Ashford Traveller – in action

And the good news is, it works!

Ashford Traveller – grand opening

It’s not a present if it’s not wrapped, right?

Green note: the wrapping paper is back on the roll ready for next christmas. :)

OK the photo might be slightly staged, but the delight is genuine. Especially at how many people had contributed, which was much more of a surprise than the fact that I’d been building a spinning wheel in the cellar.
The accompanying card had a felt handpuppet goat on the front. Seemed appropriate.

Ashford Traveller – double vs single drive

I mentioned earlier that this was a double drive model. It will actually operate as single or double drive. Here’s what that means.

The drive belt (special string, but string nonetheless) goes around the wheel twice. In double drive mode, one loop is on the bobbin and one is on the flyer pulley. So the bobbin and flyer are both driven directly, hence double drive.

You can see that there is a second groove on the flyer pulley. This allows a different drive ratio to be used. All this movement of the belt changes the tension but there’s a cunning knob and hinge arrangement to retension it.

In single drive mode, both loops go around the bobbin. A brake band (transparent so hard to see, but it has springs at each end to ensure tension which may be easier to spot) is put onto the flyer pulley to stop it turning. Only the bobbin is driven, hence single drive.

Specifically this is “bobbin lead” or Irish Tension single drive. Alternatively, you can single drive the flyer pulley and brake the bobbin. That would be “flyer lead” or Scotch Tension single drive.

Ashford Traveller – 4

No work on this yesterday because I was busy with other things. So a big push now to get it ready for tomorrow. There was more wax polish left in the tin than I’d thought so everything has had a second coat and, in a few cases, a third.

The first parts to be put together make up the flyer assembly. The flyer is the U shaped piece holding the bobbin. The base it all sits on (with the Ashford logo) is called the maiden board – I have no idea why.
Then the legs are fitted into the base and the treadles are fitted into the holes on the rear legs. Screws which go in at an angle hold the legs on. You have to be careful putting these in.
The wheel goes on next with the cranked bar from the treadle drives acting as the axle. There’s a fiddly pin that holds axle and wheel together, which you can just see as a black line across the hub of the wheel.
Finally the posts to support the flyer assembly, and then the flyer assembly itself, are fitted. A few finishing touches, like the drive belt, and we’re there!

I’ll take some better pictures tomorrow when it’s out of the cellar (from which Theo is temporarily banned) and in natural light which should help the lovely colour of the wood show through. The flash is tending to make it seem a bit darker and redder than it really is.

Ashford Traveller – 3

A milestone – everything is now sanded, waxed and buffed. You can still see the variation in colour, expecially in those legs (top centre). About three quarters of the tin of polish has been used. The next step is to figure out which bits will be difficult to get at once it’s asssembled and give those areas a second application.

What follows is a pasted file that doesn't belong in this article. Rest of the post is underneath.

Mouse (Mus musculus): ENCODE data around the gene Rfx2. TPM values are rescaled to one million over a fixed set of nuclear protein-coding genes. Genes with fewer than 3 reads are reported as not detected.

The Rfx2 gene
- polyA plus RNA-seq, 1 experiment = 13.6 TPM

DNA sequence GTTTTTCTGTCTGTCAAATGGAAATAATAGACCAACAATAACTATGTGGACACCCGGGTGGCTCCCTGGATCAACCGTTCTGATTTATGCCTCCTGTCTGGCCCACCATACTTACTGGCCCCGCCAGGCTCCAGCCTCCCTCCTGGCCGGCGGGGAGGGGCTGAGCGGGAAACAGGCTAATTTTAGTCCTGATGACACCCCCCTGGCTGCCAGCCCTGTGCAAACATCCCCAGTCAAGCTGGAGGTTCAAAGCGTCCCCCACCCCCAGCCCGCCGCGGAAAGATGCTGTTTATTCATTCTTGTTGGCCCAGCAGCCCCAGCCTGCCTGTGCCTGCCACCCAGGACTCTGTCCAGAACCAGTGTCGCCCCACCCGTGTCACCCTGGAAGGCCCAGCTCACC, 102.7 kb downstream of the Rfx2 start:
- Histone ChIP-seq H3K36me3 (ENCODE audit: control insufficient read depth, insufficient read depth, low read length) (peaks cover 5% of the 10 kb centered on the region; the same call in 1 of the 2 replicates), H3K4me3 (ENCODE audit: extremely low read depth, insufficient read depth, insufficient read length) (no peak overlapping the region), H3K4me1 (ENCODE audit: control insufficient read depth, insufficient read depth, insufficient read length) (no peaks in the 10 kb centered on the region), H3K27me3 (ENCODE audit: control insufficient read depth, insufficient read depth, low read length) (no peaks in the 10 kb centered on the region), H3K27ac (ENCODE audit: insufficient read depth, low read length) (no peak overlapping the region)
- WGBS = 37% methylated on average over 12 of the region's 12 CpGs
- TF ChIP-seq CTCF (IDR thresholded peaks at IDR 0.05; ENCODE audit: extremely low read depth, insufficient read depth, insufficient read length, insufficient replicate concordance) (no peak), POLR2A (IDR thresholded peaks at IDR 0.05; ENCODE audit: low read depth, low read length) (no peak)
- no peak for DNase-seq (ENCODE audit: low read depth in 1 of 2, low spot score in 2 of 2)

Ashford Traveller – 2

The spinning wheel is made almost entirely out of New Zealand silver beech. It’s finished to a very high standard so all that’s needed is a light sanding with the supplied sandpaper, concentrating especially on cut ends, grooves and sockets which tend to be slightly rougher. If you were using an oil or varnish rather than a wax, you might need to treat it differently.
These are the legs. Two have been waxed and two haven’t. Can you guess which is which?

Two legs have holes through and two don’t. I’d waxed the two with holes in this picture. When I waxed the other two, they hardly darkened at all. Presumably they were made from a different batch of wood and it just reacted differently. The colour is starting to even out already, so I suspect it will hardly be detectable soon.

Ashford Traveller – 1

In cahoots with some lovely and generous friends and family, I’ve bought Theo an Ashford Traveller spinning wheel for her birthday coming up this Sunday. It’s the double treadle, double drive model in natural wood. As it needs a finishing coat (I’m using Ashford’s own wax polish) and assembly, I’m going to try to get it up and running ready for the big day.

Here’s the first, and arguably most exciting, stage – unpacking it!

The box. The wheel was supplied by and safely delivered by Parcelforce.
The box – opened, and with the top protective packing removed. All the packing is paper or card, the only plastic is the bag that the screws and fixings are in. And that’s a re-usable ziploc.
The contents – lots of wax polishing to do now. The polish is in the shiny tin at the bottom, next to the spinning wheel oil (nope, I’d never heard of that before either).